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News round-up 25/9

Renewables supply rises; CIWM contributes to DoC consulation; NI incinerator plans rejected; Wastecycle tree sculpture

Renewables supply rises

The share of electricity from renewable energy sources has increased by nine percentage points in the last year, according to the Department of Energy and Climate Change (DECC).

Supply from bioenergy rose by 26% compared to the same period a year earlier (+0.8 TWh) due to increased capacity and the opening of Blackburn Meadows in January.

Shares of electricity supplied by Major Power Producers in the three months to July compared with a year earlier: coal 20.2% (down 4 percentage points), gas 34.6% (down 5pp), nuclear 25.1% (down 0.1pp), renewables (wind, hydro, solar and bioenergy) 20.1% (up 9pp). Overall low carbon electricity’s share was 45.2%.

Press release

CIWM contributes to DoC consulation

The Chartered Institute for Wastes Management (CIWM) has contributed to the Government’s consultation on the Duty of Care Code of Practice, which closed on 21 September.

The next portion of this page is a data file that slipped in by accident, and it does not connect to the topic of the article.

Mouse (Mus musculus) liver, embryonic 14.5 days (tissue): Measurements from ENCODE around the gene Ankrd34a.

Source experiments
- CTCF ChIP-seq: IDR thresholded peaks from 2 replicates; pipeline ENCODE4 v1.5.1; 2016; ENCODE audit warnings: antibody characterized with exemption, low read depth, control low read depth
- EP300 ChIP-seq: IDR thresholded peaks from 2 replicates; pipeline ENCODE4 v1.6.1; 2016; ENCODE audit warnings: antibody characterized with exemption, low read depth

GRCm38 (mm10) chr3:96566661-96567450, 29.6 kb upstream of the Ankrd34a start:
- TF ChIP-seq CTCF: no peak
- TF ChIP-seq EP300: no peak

CIWM called for improved ease of access, additional guidance, and measures to increase awareness of the electronic duty of care (Edoc).

NI incinerator plans rejected

Residents’ concerns and a feared impact on recycling rates influenced a decision to turn down plans for a waste incinerator on the outskirts of Belfast, the Northern Ireland environment minister has said.

Mark H Durkan refused an application for the £240m facility on the old Hightown quarry site near Newtownabbey.

The Arc21 project would have seen waste from six super council areas in the east of Northern Ireland disposed of on site.

Belfast Telegraph

Wastecycle tree sculpture

One tonne of reclaimed metal, donated by Wastecycle, was used in the creation of a seven-foot tall sculpture, pictured, at a Leicestershire hotel.

The metal was given to Leicester-based charity, Soft Touch Arts, for its project to help local young people and adults from disadvantaged backgrounds develop creative, social and communication skills.

The artwork was designed and moulded by  three young women over three days and used 1,000kg of mixed tubes, rods and pieces of assorted scrap metals.

Press release

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